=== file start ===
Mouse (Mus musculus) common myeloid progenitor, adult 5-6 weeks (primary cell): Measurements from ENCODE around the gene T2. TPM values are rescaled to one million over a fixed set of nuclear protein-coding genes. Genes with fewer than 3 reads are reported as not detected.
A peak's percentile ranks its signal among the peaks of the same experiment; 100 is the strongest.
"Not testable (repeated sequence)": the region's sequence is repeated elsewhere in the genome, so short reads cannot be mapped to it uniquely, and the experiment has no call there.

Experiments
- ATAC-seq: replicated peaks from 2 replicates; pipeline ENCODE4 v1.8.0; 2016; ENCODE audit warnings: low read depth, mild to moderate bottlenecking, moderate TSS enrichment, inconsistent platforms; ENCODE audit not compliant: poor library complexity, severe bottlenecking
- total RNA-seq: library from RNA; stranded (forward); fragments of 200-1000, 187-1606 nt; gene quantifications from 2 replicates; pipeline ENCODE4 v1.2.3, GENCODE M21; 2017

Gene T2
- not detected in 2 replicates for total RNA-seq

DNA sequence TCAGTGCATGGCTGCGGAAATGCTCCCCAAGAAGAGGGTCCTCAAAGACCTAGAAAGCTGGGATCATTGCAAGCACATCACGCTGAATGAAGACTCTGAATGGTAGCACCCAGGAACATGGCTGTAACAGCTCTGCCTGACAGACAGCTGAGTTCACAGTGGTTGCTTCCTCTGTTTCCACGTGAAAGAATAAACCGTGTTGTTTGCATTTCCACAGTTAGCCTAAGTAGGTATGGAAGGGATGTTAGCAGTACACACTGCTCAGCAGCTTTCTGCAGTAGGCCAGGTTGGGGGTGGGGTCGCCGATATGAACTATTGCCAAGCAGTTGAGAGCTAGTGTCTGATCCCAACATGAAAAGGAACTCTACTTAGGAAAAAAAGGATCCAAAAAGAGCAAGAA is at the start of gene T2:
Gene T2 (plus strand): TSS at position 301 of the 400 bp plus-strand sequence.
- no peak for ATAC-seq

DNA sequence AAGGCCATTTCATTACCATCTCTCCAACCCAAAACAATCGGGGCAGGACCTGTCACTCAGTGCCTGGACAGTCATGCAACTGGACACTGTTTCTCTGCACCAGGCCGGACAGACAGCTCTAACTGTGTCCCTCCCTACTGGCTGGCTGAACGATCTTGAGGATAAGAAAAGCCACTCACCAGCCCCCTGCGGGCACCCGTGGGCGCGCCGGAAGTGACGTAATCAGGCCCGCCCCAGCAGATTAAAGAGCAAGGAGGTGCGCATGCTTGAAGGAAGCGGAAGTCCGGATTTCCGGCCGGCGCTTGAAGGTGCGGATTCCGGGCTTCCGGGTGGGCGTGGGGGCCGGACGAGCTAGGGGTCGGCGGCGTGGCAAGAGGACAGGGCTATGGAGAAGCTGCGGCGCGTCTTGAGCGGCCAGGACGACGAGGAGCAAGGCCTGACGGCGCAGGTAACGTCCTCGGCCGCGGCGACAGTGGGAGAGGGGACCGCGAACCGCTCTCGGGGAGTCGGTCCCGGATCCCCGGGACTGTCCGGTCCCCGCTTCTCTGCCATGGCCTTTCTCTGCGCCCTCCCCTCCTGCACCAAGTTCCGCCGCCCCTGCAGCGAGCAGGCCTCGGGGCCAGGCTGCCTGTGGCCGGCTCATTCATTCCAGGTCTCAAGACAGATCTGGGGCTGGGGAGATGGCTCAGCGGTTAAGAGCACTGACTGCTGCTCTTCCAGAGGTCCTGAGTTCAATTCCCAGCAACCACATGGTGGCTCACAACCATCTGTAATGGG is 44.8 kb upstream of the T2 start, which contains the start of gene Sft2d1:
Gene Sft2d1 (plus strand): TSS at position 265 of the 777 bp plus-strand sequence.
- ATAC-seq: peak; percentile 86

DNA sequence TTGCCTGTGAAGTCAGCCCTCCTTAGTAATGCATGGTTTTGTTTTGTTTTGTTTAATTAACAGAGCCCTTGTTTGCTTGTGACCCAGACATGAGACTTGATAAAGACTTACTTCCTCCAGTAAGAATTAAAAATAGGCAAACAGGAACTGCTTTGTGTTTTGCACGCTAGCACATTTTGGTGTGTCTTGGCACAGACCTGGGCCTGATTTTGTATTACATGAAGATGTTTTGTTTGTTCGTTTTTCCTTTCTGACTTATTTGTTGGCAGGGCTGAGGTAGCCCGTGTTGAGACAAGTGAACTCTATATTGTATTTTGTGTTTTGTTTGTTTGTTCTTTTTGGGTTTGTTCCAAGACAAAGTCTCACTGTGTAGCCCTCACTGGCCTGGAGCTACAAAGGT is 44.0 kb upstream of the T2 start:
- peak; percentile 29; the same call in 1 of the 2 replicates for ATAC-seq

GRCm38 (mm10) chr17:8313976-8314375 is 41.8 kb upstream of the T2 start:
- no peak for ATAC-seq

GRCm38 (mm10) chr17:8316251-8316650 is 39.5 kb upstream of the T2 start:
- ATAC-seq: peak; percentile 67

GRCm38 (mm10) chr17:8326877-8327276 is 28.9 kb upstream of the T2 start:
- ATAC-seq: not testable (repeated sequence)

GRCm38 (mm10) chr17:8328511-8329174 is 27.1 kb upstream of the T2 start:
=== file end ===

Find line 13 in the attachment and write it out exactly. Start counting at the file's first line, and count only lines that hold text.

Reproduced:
Gene Sft2d1 (plus strand): TSS at position 265 of the 777 bp plus-strand sequence.